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Grilled marinated pork collar, northeastern Thai-style steak salad and deep-fried sour-cured pork ribs from Kin Kao.

Ben Nelms/The Globe and Mail

1.5 out of 4 stars

Kin Kao
903 Commercial Dr., Vancouver, British Columbia
Shared plates, $8 to $14
Rating System
Additional Info
Open Tues. to Sat., 11:30 a.m. to 3 p.m., 5 p.m. to 10 p.m.; Sun. 11 a.m. to 3 p.m. No reservations. Take-out available.

Kin Kao, on the surface, is very enticing. The small Commercial Drive restaurant that opened in February is cute and welcoming.

The minimalist room, with its pale beechwood tables and bright shots of delft blue, is pleasing to the eye. The draft craft beer selection (Strange Fellow and Three Acres) is on-point with local trends. The service is friendly and extremely attentive.

Its first-time restaurant owners, chef Tang Phoonchai and Terrence Feng, have a heartwarming story. Who wouldn't admire the chutzpah of two close friends who decided to leave the fields of furniture and finance to follow their foodie dreams?

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But then comes the question of authenticity. Everyone writing about this restaurant, online and otherwise, keeps tossing that hot-potato word around. What does it really mean? Is the food here supposed to be authentic because a few of the dishes hailing from northern Thailand are not commonly found in Vancouver? Does the fact that Mr. Phoonchai learned how to cook at his grandmother's elbow make his food mystically appetizing?

Let's get real. Thai food in Canada is never going to taste exactly like Thai food in Thailand. Several key factors preclude authenticity. Most restaurants, for example, cannot cook with charcoal. Certain ingredients such as seasonal holy basil are largely unavailable. Health inspectors would never allow outdoor fermentation.

The latter is the problem with Kin Kao's deep-fried sour-cured pork ribs. Although not battered or sticky – which makes them novel, relatively speaking – this chewy sweet-and-sour finger food lacks the Thai-defining funkiness of wild yeast flavours that would occur naturally if the chef had fermented the meat outside overnight.

The northeastern Thai-style steak salad has bright freshness from its dressing of lemongrass, shallots, mint and cilantro. But the limp beef tastes like it has been boiled. Even without charcoal, it's not all that difficult to achieve crisp char and smoky flavour. Try a blowtorch or cast-iron pan.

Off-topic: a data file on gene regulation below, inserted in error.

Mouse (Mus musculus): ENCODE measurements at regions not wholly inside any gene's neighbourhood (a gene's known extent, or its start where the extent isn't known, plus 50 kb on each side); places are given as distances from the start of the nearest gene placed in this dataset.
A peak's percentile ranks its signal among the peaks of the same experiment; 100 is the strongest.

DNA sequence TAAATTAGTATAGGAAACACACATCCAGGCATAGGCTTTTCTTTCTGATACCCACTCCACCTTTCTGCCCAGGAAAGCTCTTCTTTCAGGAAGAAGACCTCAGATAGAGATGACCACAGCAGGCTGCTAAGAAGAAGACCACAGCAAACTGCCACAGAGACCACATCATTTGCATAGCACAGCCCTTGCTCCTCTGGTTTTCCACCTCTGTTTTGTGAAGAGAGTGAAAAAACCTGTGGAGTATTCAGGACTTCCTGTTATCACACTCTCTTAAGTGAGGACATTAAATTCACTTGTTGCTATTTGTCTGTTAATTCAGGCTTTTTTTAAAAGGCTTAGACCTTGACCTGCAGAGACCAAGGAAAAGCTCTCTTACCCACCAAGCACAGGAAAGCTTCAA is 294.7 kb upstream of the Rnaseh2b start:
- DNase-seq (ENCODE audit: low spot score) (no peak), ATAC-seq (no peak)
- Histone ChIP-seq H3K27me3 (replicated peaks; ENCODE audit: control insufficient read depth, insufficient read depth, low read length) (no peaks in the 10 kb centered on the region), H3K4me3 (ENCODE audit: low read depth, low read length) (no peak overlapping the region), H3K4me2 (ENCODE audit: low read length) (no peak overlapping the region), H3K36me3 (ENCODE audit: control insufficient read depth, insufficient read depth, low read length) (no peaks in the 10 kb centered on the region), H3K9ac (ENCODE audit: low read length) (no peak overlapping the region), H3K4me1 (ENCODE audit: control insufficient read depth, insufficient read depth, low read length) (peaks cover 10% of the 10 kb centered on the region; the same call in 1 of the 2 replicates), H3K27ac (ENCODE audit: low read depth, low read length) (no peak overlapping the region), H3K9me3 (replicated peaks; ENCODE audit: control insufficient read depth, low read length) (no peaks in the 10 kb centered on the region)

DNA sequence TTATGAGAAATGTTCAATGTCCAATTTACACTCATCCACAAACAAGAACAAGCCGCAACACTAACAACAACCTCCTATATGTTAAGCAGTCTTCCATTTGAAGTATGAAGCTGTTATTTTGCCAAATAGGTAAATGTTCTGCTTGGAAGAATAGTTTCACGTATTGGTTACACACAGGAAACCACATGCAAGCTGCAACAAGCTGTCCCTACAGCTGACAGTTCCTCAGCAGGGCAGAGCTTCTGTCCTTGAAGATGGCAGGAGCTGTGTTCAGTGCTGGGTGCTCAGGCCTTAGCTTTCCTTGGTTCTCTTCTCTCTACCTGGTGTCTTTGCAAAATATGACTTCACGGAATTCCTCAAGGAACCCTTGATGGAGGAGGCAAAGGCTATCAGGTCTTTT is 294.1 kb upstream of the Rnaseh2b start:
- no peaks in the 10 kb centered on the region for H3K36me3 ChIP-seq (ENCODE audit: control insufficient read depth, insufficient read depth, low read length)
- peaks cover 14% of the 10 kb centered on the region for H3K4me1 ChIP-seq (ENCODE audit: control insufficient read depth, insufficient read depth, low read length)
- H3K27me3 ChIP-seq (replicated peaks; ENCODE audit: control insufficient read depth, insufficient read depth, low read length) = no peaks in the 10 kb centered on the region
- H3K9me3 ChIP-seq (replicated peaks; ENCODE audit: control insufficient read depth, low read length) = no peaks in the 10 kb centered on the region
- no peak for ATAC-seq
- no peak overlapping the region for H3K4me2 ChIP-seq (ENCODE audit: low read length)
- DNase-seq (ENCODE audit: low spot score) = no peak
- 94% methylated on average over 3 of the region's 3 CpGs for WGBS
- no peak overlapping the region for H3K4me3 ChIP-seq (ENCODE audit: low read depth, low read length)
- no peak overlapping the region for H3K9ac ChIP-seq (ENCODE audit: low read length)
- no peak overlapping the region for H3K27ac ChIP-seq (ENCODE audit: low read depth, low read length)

Grilled marinated pork collar, marinated in palm sugar, oyster and fish sauces, also falls flat with its minimal char and smoke. That said, the jaew dipping sauce served on the side does have a very good balance of fermented fish, garlic, chili and shallots.

If only that elusive cohesiveness were evident in other dishes. Ingredients and texture are two essential components in Thai cuisine that sometimes cannot be controlled. But a third pillar – seasoning – lies squarely in the hands of the chef.

Thai cooking is a delicate balance of sweet, sour, hot and salty tastes, all working in concert to round, contrast and support each other. There is a word for it – rot chart, meaning proper taste.

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"Balance is paramount," renowned chef David Thompson writes in Thai Cooking. "If the principle of European cooking is 'keep it simple,' then the Thai dictum is 'keep it balanced.'"

It takes time, practice and constant refining to achieve that proper balance – a little more palm sugar here to mellow the lime, a dash of salty fish sauce there to perfume the lemongrass. The need to taste, taste and taste again is relentless and sometimes maddening, yet oh-so-rewarding when it all clicks into place and that elegant symphony of flavour is finally achieved.

Sure, the definition of "proper balance" varies slightly among regions and according to personal preferences. But there is an undeniable common ground. The ingredients used in Thai cooking are so robust and often harsh – garlic, shrimp paste, bird's eye chili – that when not finely tuned, the flavours clang in discordance or simply fall flat.

Such is the problem with Kin Kao's papaya salad. Let's not quibble about the papaya, which has not been pounded. It rarely is in these parts. If it had been, the spicy dressing would have seeped into the otherwise tasteless, green fibrous flesh and perhaps made it taste less wooden. Or perhaps not, because that spicy dressing is completely out of whack. It's murky (from too much fish sauce) and has a one-note fire-engine burn (not enough sweet or sour to balance the chili.).

Green curry chicken errs on the funky side with its nose-wrinkling assault of fish sauce and bamboo. Some Thai dishes smell like dirty socks, but taste delicious thanks to their rot chart. This curry smells and tastes like a hockey locker room.

Thai coconut galangal mushroom soup is sweetly bland with not enough sour, no discernible heat and barely a whiff of galangal.

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Don't be fooled by appearances. Kin Kao is palatable, but by no means memorable.

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